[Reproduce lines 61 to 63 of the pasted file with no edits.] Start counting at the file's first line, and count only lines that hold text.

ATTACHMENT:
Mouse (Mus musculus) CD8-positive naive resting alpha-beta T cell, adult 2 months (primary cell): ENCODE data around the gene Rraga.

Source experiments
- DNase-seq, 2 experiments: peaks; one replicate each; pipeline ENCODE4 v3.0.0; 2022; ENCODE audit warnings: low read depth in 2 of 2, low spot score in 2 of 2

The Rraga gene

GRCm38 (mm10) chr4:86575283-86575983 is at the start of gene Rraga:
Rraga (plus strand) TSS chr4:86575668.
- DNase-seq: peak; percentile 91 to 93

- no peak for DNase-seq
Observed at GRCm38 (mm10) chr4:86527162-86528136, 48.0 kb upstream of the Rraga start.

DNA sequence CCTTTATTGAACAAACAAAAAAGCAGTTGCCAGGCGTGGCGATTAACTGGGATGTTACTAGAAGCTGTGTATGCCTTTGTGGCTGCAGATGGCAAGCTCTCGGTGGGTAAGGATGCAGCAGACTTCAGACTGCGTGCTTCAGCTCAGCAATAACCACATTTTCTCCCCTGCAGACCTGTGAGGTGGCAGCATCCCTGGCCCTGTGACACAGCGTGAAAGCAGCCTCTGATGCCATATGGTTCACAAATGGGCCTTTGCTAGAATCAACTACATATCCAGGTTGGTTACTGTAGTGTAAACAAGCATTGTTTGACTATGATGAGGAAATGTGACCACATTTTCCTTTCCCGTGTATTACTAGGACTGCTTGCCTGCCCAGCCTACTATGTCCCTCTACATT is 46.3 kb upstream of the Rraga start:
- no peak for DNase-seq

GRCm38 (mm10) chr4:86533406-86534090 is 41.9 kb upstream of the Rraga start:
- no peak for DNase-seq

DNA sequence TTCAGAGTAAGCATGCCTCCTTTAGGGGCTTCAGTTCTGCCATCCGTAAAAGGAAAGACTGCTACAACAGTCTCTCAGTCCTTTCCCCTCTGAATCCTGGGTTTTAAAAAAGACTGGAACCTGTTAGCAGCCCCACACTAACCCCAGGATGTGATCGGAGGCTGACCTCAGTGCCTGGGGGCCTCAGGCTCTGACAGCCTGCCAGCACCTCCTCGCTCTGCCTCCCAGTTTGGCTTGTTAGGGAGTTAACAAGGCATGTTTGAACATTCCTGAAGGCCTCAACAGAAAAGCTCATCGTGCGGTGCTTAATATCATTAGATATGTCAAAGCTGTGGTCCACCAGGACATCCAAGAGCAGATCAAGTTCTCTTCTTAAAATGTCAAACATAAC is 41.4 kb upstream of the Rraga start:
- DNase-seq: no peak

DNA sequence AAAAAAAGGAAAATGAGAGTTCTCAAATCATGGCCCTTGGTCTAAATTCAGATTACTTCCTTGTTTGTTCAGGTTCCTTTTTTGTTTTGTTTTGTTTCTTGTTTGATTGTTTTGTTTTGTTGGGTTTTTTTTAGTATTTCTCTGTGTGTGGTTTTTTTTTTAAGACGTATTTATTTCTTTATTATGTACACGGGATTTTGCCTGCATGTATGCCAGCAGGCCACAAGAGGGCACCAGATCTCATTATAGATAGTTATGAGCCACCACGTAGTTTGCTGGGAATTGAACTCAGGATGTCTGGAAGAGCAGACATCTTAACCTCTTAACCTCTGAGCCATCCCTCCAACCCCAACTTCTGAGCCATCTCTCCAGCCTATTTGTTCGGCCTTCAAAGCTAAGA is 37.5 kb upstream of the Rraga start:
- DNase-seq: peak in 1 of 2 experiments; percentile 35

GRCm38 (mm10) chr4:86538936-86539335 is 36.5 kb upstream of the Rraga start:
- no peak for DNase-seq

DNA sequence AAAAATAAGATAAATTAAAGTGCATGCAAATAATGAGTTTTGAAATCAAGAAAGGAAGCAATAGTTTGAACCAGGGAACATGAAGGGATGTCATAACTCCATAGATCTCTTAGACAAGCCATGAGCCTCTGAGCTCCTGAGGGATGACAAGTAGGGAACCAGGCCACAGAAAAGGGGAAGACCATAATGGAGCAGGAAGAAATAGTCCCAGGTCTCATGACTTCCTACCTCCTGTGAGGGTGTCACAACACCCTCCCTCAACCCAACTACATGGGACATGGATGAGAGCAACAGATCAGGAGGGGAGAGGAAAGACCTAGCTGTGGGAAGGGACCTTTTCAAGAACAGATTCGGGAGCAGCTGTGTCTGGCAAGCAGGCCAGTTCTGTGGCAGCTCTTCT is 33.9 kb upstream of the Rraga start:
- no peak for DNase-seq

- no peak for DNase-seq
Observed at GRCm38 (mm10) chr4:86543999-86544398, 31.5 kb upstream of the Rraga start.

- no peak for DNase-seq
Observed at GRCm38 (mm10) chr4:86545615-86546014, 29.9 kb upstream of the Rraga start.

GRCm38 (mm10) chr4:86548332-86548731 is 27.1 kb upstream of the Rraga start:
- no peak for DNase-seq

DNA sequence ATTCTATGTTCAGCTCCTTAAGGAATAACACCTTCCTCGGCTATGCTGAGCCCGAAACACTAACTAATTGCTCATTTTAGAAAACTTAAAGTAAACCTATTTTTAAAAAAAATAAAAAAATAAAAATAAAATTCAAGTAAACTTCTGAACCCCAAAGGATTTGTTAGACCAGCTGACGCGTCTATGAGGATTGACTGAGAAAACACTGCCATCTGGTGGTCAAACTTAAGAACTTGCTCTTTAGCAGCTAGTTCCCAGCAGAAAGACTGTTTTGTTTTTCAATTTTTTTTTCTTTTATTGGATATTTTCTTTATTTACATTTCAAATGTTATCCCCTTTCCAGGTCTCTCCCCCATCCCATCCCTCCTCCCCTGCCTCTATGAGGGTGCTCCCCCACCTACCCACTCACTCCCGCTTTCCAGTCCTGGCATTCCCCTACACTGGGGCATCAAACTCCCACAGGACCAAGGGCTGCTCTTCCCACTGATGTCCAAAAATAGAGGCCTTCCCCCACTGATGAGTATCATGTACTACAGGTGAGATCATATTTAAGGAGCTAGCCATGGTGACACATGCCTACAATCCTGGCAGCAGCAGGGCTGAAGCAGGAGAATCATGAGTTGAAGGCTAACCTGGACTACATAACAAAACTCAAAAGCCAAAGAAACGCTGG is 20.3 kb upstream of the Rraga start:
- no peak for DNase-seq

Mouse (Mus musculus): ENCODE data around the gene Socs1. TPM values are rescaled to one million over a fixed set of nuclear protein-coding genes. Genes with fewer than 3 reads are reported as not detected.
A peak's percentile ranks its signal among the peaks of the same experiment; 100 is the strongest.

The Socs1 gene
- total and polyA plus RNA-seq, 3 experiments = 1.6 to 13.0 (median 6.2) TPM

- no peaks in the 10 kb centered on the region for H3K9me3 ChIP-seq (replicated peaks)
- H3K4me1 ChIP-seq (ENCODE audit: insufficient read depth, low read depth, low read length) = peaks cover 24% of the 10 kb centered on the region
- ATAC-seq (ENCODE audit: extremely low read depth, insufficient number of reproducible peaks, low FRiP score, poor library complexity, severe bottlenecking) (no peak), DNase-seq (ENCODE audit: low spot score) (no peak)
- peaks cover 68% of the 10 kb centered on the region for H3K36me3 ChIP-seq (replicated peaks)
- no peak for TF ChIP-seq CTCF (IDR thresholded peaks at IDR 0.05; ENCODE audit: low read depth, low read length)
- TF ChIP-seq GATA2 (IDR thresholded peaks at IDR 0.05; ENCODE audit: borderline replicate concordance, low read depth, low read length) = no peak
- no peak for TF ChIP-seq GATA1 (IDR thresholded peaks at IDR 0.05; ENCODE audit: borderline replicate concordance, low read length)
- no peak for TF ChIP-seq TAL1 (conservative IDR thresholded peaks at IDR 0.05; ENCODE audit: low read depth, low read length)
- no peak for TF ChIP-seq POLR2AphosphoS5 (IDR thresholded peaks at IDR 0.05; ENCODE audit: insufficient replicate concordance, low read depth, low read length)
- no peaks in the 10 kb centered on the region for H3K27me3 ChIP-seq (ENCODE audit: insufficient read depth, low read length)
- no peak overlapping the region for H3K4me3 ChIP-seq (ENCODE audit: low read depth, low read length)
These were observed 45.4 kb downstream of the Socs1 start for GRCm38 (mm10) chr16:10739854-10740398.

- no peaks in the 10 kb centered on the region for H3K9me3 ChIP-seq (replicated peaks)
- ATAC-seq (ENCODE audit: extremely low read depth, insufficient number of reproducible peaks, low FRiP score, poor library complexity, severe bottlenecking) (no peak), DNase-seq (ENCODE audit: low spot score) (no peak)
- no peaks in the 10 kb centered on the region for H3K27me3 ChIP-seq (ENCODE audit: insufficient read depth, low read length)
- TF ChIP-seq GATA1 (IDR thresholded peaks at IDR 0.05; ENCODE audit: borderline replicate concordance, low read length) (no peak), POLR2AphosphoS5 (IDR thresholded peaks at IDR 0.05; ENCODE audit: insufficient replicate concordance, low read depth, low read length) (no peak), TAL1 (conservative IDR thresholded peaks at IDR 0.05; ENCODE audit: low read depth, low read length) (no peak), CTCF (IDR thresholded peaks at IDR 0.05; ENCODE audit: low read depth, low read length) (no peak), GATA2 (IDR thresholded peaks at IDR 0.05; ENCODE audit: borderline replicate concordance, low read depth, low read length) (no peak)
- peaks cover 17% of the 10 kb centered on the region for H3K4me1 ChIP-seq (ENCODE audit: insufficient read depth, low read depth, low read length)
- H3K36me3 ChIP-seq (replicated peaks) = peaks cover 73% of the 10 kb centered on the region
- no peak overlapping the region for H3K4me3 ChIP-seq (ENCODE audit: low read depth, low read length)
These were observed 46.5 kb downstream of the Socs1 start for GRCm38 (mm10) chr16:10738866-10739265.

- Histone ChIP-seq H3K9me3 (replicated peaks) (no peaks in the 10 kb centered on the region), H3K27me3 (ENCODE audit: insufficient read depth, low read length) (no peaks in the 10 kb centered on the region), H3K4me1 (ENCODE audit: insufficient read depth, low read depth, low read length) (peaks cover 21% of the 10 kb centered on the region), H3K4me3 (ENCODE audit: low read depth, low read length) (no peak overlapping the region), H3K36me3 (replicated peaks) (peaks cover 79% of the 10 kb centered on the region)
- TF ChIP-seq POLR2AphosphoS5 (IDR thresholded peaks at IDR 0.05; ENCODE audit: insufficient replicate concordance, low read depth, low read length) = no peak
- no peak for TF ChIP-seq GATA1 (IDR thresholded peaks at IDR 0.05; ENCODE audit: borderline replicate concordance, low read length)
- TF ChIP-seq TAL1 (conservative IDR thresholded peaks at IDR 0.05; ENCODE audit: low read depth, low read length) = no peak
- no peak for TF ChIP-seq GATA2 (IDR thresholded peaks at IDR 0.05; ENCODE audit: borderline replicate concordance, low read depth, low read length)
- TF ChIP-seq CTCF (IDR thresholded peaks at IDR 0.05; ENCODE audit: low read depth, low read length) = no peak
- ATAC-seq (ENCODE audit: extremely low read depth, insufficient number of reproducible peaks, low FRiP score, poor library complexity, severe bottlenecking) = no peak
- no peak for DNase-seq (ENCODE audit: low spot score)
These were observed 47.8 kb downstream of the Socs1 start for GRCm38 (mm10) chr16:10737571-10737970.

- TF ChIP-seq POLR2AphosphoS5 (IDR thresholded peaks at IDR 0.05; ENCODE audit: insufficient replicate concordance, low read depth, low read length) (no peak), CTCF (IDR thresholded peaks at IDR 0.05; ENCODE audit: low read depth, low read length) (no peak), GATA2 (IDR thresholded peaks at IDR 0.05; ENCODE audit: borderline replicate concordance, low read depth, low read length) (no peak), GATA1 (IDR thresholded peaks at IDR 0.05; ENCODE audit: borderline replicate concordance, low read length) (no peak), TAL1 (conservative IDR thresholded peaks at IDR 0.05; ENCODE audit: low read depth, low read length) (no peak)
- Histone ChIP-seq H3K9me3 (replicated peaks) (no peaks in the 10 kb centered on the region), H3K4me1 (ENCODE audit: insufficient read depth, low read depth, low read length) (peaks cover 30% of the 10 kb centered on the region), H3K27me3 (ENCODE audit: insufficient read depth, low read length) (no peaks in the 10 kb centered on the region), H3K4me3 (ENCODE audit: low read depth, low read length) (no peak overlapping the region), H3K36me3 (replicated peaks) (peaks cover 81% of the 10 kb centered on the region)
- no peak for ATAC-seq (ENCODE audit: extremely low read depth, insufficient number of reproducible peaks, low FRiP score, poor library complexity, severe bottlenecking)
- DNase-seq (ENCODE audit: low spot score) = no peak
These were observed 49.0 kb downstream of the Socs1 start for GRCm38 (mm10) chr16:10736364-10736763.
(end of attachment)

- no peak for DNase-seq (ENCODE audit: low spot score)
These were observed 47.8 kb downstream of the Socs1 start for GRCm38 (mm10) chr16:10737571-10737970.

- TF ChIP-seq POLR2AphosphoS5 (IDR thresholded peaks at IDR 0.05; ENCODE audit: insufficient replicate concordance, low read depth, low read length) (no peak), CTCF (IDR thresholded peaks at IDR 0.05; ENCODE audit: low read depth, low read length) (no peak), GATA2 (IDR thresholded peaks at IDR 0.05; ENCODE audit: borderline replicate concordance, low read depth, low read length) (no peak), GATA1 (IDR thresholded peaks at IDR 0.05; ENCODE audit: borderline replicate concordance, low read length) (no peak), TAL1 (conservative IDR thresholded peaks at IDR 0.05; ENCODE audit: low read depth, low read length) (no peak)